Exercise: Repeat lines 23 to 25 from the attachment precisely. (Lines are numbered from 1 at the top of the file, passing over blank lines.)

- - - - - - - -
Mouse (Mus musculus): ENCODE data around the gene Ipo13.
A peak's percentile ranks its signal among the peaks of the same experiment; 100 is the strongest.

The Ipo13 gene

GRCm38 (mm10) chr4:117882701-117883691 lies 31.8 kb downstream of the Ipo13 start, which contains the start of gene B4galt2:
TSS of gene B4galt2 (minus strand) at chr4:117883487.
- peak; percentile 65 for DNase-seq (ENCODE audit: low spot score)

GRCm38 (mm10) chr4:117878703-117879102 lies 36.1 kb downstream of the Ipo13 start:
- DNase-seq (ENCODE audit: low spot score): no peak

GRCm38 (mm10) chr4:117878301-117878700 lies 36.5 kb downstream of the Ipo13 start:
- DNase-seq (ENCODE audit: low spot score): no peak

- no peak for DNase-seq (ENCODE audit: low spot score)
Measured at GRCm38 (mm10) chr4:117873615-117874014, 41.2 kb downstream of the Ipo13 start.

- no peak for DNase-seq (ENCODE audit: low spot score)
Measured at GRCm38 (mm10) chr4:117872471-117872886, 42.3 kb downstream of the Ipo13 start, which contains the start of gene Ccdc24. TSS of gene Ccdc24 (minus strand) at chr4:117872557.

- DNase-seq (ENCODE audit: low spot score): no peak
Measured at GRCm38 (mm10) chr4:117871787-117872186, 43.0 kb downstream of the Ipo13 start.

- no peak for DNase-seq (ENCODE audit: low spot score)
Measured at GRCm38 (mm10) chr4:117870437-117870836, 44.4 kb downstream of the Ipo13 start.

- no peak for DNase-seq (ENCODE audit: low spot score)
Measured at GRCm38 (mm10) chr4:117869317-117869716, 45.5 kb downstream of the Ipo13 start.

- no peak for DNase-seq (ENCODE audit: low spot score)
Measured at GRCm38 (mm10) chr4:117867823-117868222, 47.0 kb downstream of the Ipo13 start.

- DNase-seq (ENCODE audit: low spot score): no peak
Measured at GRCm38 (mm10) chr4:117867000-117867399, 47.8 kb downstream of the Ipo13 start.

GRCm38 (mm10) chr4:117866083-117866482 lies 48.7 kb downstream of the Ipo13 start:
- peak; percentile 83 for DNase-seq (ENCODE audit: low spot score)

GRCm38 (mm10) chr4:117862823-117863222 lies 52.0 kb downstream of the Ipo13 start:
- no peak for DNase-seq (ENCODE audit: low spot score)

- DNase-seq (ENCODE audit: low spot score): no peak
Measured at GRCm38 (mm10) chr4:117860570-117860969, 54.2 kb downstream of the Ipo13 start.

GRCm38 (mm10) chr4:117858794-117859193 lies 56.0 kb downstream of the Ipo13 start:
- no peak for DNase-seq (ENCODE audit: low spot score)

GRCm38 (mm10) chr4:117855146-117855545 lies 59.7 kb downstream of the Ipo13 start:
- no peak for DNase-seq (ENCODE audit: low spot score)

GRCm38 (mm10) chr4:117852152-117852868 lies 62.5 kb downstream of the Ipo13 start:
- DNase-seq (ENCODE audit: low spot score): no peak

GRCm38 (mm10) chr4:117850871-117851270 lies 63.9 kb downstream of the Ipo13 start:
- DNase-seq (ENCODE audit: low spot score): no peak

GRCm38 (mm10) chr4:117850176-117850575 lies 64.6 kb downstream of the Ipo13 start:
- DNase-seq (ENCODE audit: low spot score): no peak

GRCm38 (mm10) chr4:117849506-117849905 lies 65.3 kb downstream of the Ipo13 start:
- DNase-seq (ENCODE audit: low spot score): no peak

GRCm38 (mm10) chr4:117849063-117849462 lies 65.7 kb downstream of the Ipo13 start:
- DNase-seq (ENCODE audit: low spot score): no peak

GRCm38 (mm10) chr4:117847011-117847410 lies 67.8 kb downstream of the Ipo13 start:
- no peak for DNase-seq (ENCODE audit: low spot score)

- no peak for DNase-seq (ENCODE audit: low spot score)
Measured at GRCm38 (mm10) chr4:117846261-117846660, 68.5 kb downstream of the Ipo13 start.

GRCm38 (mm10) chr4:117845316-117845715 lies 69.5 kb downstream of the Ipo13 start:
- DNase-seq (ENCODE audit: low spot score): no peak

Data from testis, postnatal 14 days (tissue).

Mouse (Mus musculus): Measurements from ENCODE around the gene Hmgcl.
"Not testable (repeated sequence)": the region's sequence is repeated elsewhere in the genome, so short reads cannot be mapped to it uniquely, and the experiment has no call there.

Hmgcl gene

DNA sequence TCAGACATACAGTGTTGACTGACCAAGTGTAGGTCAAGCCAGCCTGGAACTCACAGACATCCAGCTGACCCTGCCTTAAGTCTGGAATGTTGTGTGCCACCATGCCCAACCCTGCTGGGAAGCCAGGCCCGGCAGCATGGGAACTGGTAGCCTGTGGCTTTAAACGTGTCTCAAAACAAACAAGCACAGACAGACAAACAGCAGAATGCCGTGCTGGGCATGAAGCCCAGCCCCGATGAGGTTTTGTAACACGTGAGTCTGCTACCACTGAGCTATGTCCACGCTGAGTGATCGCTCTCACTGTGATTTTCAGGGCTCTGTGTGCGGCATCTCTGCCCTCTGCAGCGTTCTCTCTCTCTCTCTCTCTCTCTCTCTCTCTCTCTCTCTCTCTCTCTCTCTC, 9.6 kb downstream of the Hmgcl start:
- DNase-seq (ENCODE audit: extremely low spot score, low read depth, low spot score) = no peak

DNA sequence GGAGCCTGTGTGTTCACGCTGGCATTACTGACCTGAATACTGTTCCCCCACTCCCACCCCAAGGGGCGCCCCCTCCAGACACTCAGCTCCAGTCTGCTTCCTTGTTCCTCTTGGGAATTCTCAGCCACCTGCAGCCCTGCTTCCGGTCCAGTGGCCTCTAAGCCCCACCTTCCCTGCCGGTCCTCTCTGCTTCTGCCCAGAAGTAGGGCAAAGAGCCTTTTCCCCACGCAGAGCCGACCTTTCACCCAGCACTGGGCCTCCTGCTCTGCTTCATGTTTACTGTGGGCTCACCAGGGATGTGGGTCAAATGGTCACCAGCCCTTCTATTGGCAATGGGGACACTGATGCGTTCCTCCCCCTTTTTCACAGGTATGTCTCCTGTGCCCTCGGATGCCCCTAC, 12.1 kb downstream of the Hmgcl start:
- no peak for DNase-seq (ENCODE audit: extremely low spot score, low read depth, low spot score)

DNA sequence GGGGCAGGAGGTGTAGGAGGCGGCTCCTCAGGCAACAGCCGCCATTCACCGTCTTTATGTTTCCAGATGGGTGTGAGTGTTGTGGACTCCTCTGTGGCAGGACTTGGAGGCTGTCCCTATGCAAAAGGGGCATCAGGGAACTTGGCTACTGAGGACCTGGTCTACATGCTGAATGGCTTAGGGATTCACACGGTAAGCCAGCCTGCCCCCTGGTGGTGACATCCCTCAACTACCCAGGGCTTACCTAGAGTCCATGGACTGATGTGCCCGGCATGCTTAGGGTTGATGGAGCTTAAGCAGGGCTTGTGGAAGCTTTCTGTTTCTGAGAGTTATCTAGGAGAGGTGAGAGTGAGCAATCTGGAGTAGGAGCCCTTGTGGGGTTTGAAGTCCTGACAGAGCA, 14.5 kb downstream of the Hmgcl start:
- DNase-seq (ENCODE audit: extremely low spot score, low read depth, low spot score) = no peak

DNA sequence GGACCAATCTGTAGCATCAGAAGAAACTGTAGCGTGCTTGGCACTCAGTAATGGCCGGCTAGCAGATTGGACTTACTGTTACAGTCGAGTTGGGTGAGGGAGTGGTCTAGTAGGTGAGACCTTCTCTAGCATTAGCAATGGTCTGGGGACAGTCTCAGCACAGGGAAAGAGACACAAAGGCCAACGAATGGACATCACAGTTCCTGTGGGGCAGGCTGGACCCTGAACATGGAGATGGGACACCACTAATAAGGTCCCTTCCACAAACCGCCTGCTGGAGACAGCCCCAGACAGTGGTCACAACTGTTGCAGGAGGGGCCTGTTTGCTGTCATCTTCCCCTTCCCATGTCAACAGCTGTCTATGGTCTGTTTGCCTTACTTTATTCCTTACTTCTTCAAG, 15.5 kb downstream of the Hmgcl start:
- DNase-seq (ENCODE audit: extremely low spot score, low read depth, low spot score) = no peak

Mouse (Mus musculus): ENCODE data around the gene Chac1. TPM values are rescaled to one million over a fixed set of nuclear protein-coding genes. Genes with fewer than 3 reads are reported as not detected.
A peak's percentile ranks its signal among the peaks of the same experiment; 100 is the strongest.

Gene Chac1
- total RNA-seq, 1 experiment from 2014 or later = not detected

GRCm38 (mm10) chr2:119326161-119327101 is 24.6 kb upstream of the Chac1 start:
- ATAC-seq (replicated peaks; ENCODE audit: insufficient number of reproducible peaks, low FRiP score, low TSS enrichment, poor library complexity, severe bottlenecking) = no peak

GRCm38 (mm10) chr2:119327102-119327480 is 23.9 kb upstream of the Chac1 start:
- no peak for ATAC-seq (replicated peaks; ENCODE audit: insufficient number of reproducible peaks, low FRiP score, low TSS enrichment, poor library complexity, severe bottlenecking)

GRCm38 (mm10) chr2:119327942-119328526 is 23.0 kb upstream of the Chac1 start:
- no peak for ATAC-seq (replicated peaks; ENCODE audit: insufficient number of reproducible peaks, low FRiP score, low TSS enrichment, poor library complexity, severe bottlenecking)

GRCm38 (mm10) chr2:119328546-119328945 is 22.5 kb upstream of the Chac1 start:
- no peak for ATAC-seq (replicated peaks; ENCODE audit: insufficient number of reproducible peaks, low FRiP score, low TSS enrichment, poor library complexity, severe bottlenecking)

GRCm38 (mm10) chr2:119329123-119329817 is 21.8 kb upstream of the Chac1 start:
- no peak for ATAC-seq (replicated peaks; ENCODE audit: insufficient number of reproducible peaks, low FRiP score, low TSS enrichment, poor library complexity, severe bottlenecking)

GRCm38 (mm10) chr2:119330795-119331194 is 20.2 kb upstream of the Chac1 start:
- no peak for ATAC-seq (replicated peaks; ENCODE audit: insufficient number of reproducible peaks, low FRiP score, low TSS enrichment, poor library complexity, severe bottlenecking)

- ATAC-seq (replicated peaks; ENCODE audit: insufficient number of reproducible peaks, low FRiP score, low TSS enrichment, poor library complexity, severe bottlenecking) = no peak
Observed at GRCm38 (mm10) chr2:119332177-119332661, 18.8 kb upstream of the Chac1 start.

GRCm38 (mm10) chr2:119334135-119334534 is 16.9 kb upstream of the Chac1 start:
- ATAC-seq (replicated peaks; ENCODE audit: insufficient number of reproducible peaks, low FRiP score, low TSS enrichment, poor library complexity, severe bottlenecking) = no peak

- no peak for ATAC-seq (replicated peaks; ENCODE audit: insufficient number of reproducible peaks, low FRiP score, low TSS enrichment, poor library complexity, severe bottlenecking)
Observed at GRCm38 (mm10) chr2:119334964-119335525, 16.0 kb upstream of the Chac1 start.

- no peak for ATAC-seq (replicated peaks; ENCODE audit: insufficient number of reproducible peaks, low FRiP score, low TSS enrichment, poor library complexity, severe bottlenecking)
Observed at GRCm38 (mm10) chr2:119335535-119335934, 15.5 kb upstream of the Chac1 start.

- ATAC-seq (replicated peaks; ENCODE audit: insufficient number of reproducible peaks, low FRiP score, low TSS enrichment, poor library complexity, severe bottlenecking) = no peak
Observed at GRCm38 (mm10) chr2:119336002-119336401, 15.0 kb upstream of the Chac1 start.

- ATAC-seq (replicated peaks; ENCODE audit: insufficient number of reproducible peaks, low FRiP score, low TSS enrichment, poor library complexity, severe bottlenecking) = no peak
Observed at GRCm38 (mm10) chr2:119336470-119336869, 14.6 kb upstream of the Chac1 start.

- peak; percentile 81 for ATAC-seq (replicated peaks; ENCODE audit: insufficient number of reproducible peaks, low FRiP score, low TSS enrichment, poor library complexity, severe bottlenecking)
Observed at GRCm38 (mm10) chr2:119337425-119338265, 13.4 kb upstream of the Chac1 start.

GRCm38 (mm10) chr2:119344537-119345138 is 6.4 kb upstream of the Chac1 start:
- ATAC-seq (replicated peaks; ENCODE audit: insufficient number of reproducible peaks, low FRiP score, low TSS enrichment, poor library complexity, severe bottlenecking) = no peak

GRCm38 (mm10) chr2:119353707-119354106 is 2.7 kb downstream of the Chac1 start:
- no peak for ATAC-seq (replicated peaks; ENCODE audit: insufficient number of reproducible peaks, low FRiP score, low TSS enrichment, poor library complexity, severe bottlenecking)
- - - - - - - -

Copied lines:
- DNase-seq (ENCODE audit: low spot score): no peak
Measured at GRCm38 (mm10) chr4:117867000-117867399, 47.8 kb downstream of the Ipo13 start.

GRCm38 (mm10) chr4:117866083-117866482 lies 48.7 kb downstream of the Ipo13 start: